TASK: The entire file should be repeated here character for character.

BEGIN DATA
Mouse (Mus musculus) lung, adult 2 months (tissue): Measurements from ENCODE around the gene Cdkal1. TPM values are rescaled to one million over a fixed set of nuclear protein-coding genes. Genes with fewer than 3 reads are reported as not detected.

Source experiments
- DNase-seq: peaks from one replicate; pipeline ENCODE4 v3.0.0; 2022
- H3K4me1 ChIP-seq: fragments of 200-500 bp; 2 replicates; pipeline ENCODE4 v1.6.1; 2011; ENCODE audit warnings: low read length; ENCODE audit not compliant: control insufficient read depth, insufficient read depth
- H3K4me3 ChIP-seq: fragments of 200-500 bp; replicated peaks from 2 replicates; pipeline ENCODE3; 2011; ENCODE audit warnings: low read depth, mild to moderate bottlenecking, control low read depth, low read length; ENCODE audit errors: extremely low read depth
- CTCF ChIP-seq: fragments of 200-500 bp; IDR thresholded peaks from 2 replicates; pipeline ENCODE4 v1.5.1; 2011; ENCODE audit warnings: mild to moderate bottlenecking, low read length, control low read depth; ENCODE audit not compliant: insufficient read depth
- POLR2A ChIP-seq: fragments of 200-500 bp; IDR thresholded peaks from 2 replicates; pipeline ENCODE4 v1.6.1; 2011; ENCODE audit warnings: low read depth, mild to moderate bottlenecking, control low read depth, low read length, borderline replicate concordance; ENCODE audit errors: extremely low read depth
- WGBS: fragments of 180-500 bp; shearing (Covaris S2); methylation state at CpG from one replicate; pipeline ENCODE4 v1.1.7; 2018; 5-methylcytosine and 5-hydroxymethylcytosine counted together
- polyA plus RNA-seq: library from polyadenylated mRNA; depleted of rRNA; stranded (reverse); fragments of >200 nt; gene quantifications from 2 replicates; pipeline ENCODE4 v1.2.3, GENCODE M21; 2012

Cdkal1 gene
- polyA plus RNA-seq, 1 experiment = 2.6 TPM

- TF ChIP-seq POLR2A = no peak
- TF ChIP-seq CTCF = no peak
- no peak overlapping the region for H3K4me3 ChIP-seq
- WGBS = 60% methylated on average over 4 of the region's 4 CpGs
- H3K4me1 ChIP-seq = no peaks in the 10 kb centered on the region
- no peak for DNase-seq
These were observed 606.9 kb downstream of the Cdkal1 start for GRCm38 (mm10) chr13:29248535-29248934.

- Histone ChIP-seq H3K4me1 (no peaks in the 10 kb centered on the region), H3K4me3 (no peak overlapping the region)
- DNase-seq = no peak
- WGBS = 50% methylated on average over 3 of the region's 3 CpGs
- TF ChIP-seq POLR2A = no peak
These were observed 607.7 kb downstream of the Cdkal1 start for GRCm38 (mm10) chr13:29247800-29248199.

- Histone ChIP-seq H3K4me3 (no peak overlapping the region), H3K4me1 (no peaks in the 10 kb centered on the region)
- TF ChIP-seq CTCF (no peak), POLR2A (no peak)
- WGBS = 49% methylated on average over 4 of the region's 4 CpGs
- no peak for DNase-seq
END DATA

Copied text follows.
Mouse (Mus musculus) lung, adult 2 months (tissue): Measurements from ENCODE around the gene Cdkal1. TPM values are rescaled to one million over a fixed set of nuclear protein-coding genes. Genes with fewer than 3 reads are reported as not detected.

Source experiments
- DNase-seq: peaks from one replicate; pipeline ENCODE4 v3.0.0; 2022
- H3K4me1 ChIP-seq: fragments of 200-500 bp; 2 replicates; pipeline ENCODE4 v1.6.1; 2011; ENCODE audit warnings: low read length; ENCODE audit not compliant: control insufficient read depth, insufficient read depth
- H3K4me3 ChIP-seq: fragments of 200-500 bp; replicated peaks from 2 replicates; pipeline ENCODE3; 2011; ENCODE audit warnings: low read depth, mild to moderate bottlenecking, control low read depth, low read length; ENCODE audit errors: extremely low read depth
- CTCF ChIP-seq: fragments of 200-500 bp; IDR thresholded peaks from 2 replicates; pipeline ENCODE4 v1.5.1; 2011; ENCODE audit warnings: mild to moderate bottlenecking, low read length, control low read depth; ENCODE audit not compliant: insufficient read depth
- POLR2A ChIP-seq: fragments of 200-500 bp; IDR thresholded peaks from 2 replicates; pipeline ENCODE4 v1.6.1; 2011; ENCODE audit warnings: low read depth, mild to moderate bottlenecking, control low read depth, low read length, borderline replicate concordance; ENCODE audit errors: extremely low read depth
- WGBS: fragments of 180-500 bp; shearing (Covaris S2); methylation state at CpG from one replicate; pipeline ENCODE4 v1.1.7; 2018; 5-methylcytosine and 5-hydroxymethylcytosine counted together
- polyA plus RNA-seq: library from polyadenylated mRNA; depleted of rRNA; stranded (reverse); fragments of >200 nt; gene quantifications from 2 replicates; pipeline ENCODE4 v1.2.3, GENCODE M21; 2012

Cdkal1 gene
- polyA plus RNA-seq, 1 experiment = 2.6 TPM

- TF ChIP-seq POLR2A = no peak
- TF ChIP-seq CTCF = no peak
- no peak overlapping the region for H3K4me3 ChIP-seq
- WGBS = 60% methylated on average over 4 of the region's 4 CpGs
- H3K4me1 ChIP-seq = no peaks in the 10 kb centered on the region
- no peak for DNase-seq
These were observed 606.9 kb downstream of the Cdkal1 start for GRCm38 (mm10) chr13:29248535-29248934.

- Histone ChIP-seq H3K4me1 (no peaks in the 10 kb centered on the region), H3K4me3 (no peak overlapping the region)
- DNase-seq = no peak
- WGBS = 50% methylated on average over 3 of the region's 3 CpGs
- TF ChIP-seq POLR2A = no peak
These were observed 607.7 kb downstream of the Cdkal1 start for GRCm38 (mm10) chr13:29247800-29248199.

- Histone ChIP-seq H3K4me3 (no peak overlapping the region), H3K4me1 (no peaks in the 10 kb centered on the region)
- TF ChIP-seq CTCF (no peak), POLR2A (no peak)
- WGBS = 49% methylated on average over 4 of the region's 4 CpGs
- no peak for DNase-seq